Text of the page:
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Police set up outside the Eaton Centre shopping mall in Toronto, Saturday, June 2, 2012. Shots were fired at Toronto's downtown Eaton's Centre Saturday evening and at least two people were taken out on stretchers, local media outlets were reporting. (John Chidley-Hill/THE CANADIAN PRESS)
Police set up outside the Eaton Centre shopping mall in Toronto, Saturday, June 2, 2012. Shots were fired at Toronto's downtown Eaton's Centre Saturday evening and at least two people were taken out on stretchers, local media outlets were reporting. (John Chidley-Hill/THE CANADIAN PRESS)

Eaton Centre shooting victim 'alert and talking' after surgery, family says Add to ...

The 13-year-old Port Hope boy who was shot in the head Saturday while visiting Toronto’s Eaton Centre is alert and talking after complicated neurosurgery, according to his parents.

The boy was among the people wounded when gunfire broke out on the weekend in the mall’s food court. Police say the victim who was fatally shot, a 24-year-old man, was the intended target. Police arrested a suspect early Monday after he turned himself in at a police station.

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The boy’s parents released a statement Monday afternoon through the Hospital for Sick Children, where he was rushed immediately after he was wounded. “After complicated neurosurgery, we are happy to say that he is doing well, all things considered; he is alert and talking,” they said. “It will be a long healing process, but we are optimistic that he will recover.”

The family asked for privacy and thanked emergency medical services and medical professionals at Sick Kids, who “acted quickly to save [his] life.”

The boy had been visiting Toronto with his mother and sister, according to a family member.

After seeing a movie, the family decided to stop at the mall’s food court for a bite to eat, the family member said. But they were soon interrupted when the violence broke out and a bullet struck the boy’s head.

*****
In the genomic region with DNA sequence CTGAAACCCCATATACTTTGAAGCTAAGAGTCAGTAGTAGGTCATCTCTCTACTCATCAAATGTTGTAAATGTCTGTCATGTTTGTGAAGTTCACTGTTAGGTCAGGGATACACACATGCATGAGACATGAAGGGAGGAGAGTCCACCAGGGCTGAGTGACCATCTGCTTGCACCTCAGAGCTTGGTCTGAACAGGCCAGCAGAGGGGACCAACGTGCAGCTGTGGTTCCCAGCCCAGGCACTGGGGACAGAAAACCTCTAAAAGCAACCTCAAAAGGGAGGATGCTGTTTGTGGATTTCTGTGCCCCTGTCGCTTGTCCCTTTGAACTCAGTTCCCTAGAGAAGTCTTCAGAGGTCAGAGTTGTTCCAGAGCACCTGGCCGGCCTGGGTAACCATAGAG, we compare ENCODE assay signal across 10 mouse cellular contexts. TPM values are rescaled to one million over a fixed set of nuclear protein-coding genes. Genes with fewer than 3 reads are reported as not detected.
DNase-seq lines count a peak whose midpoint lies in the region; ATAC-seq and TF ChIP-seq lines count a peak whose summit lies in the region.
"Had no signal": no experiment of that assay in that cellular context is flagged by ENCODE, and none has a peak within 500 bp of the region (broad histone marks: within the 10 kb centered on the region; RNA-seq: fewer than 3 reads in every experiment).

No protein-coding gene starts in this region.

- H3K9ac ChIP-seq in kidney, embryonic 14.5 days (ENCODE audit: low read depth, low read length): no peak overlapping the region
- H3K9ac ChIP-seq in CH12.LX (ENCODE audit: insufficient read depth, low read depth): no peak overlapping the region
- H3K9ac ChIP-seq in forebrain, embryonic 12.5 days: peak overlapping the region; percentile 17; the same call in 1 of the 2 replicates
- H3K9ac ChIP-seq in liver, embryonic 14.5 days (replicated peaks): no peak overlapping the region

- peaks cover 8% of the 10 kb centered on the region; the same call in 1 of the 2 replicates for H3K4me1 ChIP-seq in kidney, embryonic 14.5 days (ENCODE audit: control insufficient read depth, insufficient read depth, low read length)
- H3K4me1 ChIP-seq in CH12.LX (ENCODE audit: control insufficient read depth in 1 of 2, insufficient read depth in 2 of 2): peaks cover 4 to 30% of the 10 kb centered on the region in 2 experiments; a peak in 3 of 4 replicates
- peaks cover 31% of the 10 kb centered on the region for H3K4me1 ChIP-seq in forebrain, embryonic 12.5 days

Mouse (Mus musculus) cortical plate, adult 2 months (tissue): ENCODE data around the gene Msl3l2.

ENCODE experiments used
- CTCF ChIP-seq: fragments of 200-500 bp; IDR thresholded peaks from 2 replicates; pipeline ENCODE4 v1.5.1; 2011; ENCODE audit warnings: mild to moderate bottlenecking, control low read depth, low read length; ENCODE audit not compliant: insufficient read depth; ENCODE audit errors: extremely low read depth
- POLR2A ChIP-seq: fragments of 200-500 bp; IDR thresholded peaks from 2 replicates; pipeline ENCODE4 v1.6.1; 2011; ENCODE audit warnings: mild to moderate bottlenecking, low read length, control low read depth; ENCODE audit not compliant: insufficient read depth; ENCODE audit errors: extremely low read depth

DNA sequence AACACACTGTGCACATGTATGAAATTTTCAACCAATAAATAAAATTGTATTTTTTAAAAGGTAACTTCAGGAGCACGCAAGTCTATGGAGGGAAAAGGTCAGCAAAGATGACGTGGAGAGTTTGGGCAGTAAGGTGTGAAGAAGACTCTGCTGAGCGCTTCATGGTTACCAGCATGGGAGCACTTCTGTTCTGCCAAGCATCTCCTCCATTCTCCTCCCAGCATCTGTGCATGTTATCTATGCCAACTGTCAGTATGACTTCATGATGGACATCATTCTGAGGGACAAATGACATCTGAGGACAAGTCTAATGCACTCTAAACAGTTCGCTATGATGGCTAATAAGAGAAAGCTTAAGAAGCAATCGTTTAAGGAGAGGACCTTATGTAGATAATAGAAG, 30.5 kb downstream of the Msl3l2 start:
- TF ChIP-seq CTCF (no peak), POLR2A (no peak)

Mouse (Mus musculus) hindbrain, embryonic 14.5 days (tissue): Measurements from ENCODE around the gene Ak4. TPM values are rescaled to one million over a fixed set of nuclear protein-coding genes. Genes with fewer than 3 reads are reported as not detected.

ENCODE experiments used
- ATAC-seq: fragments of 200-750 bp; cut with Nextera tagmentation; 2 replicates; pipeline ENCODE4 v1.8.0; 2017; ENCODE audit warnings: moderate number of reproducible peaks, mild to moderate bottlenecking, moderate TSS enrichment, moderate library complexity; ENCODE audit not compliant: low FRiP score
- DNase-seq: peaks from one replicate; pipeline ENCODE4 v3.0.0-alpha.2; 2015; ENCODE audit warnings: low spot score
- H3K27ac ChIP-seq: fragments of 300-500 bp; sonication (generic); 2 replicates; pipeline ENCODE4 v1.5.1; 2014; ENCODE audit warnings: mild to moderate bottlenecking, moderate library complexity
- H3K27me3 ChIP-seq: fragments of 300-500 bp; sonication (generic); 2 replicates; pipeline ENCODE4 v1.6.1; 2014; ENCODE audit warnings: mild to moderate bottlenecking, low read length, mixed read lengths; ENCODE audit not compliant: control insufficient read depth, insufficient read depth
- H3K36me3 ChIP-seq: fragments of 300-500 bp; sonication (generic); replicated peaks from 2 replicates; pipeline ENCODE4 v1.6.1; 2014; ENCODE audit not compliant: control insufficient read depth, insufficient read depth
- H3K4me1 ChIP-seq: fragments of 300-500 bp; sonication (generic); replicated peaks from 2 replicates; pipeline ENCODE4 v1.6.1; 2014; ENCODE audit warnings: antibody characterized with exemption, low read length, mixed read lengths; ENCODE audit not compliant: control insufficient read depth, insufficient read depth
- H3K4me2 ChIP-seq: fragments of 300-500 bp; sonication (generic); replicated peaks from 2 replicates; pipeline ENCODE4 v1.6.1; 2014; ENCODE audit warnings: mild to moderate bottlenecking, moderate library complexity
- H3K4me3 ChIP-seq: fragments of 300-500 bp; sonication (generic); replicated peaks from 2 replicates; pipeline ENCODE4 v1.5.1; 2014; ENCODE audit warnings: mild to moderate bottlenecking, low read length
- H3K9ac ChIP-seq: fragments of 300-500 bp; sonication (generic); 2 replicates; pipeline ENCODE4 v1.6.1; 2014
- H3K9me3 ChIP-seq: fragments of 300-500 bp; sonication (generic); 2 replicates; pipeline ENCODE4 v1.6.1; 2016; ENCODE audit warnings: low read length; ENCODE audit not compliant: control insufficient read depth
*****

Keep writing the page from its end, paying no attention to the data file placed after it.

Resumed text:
The family member said the boy was put into a medically-induced coma after surgery that removed part of his skull and aimed to reduce swelling. But the hospital later said the boy wasn’t and isn’t in a coma, that he is in fair condition _ meaning his vital signs give no cause for concern but he may be uncomfortable or have minor complications. The condition indicates he’s conscious and has a favourable outlook.

"He’s going to pull through this... he’s strong and he’s young," the family member said in an interview from Cobourg, Ont.

Nearby in Port Hope, a town of 16,500 about 100 kilometres east of Toronto, the boy attends Trinity College School. The private school for students in Grades 5 through 12 is one of Canada’s oldest educational institutions.

“We have talked about this terrible incident with our students in class and in chapel and we’ll continue to have those conversations, obviously, in the days ahead,” said Ashley DiNova, the school’s director of communications.

“He’s a very kind and caring young man and he’s missed at the school,” she said.

The boy does well academically, the family member said, and he enjoys playing hockey and skiing.

"He was just an innocent bystander that didn’t deserve this... [he’s] basically your typical teenage boy in Canada," the family member said, adding that the boy is shy and polite.

The fact he was caught in the middle of gunfire proves that something must be done about gun violence and gangs, the family member said. "It’s uncalled for."

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